A three-year-old dispute over access to Viking Cove ended last week with a settlement stating property owners Michael Wald and Sally Andersen may restrict access to their three-acre, beachfront property.

Resident Fred Einspruch sued Wald and Andersen in state Superior Court in July 2012, asking the court to recognize a public right of use on a section of beachfront owned by the couple.

Einspruch maintained that longtime use of the property by recreationists established a public right to continued use, while Andersen said she didn’t mind allowing others to use the strip of land to access the beach as long as they didn’t leave their vehicles or boats on her land.

The two parties signed a settlement Wednesday, April 8, stating Andersen and Wald “may restrict the uses of their property by users, including restricting parking on Rutzebeck Road.” However, it also stipulates members of the public may “occasionally” access Viking Cove beach across their property for kayak/canoe launching and/or garden seaweed gathering.

“That use, by pedestrians only, can continue so long as the access is only occasional and so long as the access is limited to those uses, and so long as those uses do not unduly block traffic on Rutzebeck Road and so long as they remain in attendance with their vehicles, and so long as the use does not result in waste, damage or injury to the property,” the settlement said. “Any other use must be by express approval of Andersen/Wald.”

It’s unclear what constitutes “occasional,” as there is no definition in the settlement. Andersen and Wald’s attorney Charlie Cole said the definition is “largely discretionary,” meaning it is up to Andersen and Wald.

“In the final analysis the court would decide it, but it’s a matter of common sense,” Cole said.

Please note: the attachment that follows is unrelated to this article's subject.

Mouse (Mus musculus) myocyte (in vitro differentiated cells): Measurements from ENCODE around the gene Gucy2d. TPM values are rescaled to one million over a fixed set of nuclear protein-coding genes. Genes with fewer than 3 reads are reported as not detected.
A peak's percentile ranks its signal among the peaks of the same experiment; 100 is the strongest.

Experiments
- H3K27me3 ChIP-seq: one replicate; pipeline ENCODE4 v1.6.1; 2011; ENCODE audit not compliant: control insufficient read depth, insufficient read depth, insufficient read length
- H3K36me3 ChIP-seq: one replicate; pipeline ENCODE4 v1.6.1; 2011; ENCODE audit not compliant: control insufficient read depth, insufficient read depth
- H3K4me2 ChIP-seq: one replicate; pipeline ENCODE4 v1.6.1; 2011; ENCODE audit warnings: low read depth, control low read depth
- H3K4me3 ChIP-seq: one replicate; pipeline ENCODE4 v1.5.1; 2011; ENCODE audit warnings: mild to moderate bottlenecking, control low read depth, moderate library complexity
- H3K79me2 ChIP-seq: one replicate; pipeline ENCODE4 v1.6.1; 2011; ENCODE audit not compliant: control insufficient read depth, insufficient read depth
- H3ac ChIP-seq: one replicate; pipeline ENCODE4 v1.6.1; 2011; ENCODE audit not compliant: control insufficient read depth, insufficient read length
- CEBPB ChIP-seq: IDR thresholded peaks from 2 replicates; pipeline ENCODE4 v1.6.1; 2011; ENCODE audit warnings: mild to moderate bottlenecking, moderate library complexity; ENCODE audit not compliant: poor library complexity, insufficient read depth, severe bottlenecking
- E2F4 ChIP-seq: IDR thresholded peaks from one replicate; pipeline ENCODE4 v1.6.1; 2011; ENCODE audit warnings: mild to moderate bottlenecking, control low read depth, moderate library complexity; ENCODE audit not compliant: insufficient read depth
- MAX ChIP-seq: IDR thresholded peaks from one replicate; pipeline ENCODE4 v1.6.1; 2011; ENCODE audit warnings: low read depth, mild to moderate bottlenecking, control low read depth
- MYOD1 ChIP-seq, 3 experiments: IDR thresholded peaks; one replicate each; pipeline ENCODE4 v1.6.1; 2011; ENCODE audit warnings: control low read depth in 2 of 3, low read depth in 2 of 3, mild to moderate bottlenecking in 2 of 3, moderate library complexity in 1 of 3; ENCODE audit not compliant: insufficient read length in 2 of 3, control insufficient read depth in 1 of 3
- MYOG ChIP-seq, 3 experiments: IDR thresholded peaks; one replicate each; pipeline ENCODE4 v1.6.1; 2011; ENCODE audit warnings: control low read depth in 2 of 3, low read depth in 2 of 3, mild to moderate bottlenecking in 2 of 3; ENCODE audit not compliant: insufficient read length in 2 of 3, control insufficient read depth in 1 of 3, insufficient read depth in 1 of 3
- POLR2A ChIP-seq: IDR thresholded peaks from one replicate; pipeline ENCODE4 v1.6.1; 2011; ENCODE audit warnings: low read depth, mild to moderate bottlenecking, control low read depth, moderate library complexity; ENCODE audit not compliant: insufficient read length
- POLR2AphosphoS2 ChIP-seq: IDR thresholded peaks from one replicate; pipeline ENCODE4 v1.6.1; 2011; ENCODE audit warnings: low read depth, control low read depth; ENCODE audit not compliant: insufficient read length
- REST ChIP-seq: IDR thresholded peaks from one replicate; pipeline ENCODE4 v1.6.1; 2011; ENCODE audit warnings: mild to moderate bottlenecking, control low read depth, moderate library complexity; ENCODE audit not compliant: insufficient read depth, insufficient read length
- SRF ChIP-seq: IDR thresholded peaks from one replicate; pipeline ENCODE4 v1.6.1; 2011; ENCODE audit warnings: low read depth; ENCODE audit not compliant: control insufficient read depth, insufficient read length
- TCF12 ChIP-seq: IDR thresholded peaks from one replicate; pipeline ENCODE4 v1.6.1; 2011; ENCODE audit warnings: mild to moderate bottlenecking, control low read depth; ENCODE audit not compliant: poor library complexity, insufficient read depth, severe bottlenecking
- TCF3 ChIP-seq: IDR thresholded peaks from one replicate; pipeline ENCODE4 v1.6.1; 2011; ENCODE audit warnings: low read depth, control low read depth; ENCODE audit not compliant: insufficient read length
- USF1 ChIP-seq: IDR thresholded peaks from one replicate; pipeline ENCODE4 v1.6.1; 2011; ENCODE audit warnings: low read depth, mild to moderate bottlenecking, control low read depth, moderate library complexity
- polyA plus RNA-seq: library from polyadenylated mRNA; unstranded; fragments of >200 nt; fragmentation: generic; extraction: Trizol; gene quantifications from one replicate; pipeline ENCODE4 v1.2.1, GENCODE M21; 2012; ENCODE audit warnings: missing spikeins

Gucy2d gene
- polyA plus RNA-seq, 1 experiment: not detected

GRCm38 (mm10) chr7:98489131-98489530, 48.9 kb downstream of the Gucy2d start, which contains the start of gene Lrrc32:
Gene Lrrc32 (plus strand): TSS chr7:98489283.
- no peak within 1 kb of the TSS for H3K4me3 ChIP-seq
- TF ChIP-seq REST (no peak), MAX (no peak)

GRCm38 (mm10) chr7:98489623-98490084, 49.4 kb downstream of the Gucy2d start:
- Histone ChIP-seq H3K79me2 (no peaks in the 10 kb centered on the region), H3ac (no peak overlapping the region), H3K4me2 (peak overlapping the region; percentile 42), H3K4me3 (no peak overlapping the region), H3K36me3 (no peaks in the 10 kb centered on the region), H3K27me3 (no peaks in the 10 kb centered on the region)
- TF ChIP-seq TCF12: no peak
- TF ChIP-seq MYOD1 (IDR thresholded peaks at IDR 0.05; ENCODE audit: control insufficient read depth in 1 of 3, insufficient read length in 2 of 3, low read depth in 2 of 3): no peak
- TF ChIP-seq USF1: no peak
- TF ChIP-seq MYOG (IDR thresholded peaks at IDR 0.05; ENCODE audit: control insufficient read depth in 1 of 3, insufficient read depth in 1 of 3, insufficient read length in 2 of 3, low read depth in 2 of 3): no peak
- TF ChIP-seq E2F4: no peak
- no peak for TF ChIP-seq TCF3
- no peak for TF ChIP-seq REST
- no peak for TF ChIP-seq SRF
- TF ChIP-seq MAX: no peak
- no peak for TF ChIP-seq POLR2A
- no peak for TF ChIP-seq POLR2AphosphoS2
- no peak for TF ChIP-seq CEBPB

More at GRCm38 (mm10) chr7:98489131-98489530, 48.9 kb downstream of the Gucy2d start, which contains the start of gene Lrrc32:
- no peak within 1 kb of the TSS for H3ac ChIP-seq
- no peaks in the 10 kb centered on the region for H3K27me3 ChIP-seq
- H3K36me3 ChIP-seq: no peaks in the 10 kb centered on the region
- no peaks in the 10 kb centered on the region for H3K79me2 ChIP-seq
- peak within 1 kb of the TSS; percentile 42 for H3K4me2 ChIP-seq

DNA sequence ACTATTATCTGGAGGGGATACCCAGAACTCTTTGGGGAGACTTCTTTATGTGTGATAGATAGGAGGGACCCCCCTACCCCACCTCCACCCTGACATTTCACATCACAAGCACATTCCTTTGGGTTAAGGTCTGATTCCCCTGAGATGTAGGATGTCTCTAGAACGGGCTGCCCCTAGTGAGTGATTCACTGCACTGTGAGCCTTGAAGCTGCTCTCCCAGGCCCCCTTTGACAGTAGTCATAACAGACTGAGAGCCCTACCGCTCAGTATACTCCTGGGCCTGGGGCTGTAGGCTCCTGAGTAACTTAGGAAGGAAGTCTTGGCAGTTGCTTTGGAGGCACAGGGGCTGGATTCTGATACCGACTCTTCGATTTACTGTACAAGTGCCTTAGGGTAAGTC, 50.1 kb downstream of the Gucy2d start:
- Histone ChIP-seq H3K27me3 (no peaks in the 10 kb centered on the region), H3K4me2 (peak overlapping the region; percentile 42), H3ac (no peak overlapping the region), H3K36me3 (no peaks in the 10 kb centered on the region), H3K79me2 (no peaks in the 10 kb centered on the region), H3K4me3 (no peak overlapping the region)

Andersen said she and Wald would “likely be more permissive” than the settlement stipulates. “It was important for us, however, to be able to control the activities on our own property, which is why we fought this lawsuit.”

Cole said he “positively” considered the settlement a victory for his clients.

In a phone interview, Einspruch said: “I tried to save public access at Viking Cove,” and declined further comment.

Andersen said Einspruch was not just seeking pedestrian access to the beach, but wanted approximately 12 percent of the property to be made public with unlimited parking and other uses.

Cole said Einspruch’s legal team approached him after Judge Phil Pallenberg denied Einspruch’s motion for summary judgment on April 6. A person who applies for summary judgment is attempting to avoid the time and expense of a trial when he or she believes the outcome is obvious.

It took the two parties less than an hour to hammer out the settlement document, Cole said.

Other stipulations of the settlement include users must park their vehicles at the end of Mud Bay Road and must immediately return to their vehicles after using the area to launch their kayak/canoe or gather seaweed.

In the event there is “more than occasional public use,” Andersen can seek immediate injunctive relief from a judge, which would prohibit access.

“The settlement states that we have every right to control all use and access on our property,” Andersen said. “We will continue to allow occasional pedestrian access on our property, as we have since we purchased it in 2010. Access is at our discretion. Parking on our property, including Rutzebeck Road, will not be allowed,” Andersen said.

Andersen called the lawsuit “stressful” and “unnecessary.”

“The only good to come of this episode is that the court concludes that allowing people to cross private property does not confer any ownership or easement rights,” she said.

Each party is responsible for bearing its own costs and attorney fees, according to the settlement.

“We would have liked to have seen Fred Einspruch pay our legal fees,” Andersen said. “The law does not support his claims, as the judge has clearly stated elsewhere in this case. This frivolous lawsuit has only wasted time and money and caused considerable hard feelings.”